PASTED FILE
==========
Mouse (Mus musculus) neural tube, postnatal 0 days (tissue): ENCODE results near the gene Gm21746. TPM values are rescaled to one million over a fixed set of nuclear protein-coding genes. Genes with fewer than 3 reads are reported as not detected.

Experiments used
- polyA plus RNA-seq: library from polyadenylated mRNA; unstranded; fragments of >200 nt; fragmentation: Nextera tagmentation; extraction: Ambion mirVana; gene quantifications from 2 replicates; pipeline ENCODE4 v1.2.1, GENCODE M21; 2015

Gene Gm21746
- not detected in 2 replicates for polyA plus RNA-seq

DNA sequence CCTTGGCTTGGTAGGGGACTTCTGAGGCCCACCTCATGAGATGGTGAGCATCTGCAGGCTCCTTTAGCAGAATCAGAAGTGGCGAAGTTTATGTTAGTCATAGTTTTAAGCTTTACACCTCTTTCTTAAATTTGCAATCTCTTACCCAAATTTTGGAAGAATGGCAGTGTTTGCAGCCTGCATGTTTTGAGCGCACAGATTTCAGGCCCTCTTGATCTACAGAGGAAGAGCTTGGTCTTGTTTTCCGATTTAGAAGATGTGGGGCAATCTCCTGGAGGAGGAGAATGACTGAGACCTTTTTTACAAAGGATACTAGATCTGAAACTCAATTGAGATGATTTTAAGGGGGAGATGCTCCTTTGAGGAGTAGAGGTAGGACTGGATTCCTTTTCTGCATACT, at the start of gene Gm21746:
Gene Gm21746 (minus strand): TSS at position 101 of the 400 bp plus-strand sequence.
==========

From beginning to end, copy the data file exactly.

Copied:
Mouse (Mus musculus) neural tube, postnatal 0 days (tissue): ENCODE results near the gene Gm21746. TPM values are rescaled to one million over a fixed set of nuclear protein-coding genes. Genes with fewer than 3 reads are reported as not detected.

Experiments used
- polyA plus RNA-seq: library from polyadenylated mRNA; unstranded; fragments of >200 nt; fragmentation: Nextera tagmentation; extraction: Ambion mirVana; gene quantifications from 2 replicates; pipeline ENCODE4 v1.2.1, GENCODE M21; 2015

Gene Gm21746
- not detected in 2 replicates for polyA plus RNA-seq

DNA sequence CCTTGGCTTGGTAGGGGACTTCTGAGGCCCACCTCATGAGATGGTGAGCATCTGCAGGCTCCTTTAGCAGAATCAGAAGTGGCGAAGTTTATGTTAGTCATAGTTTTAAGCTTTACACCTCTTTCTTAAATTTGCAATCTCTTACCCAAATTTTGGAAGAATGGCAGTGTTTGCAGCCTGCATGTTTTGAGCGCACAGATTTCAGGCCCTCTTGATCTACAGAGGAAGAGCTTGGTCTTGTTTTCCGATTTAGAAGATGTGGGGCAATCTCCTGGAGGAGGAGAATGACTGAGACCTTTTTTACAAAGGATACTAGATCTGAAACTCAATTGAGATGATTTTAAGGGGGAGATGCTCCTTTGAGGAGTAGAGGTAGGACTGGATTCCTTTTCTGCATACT, at the start of gene Gm21746:
Gene Gm21746 (minus strand): TSS at position 101 of the 400 bp plus-strand sequence.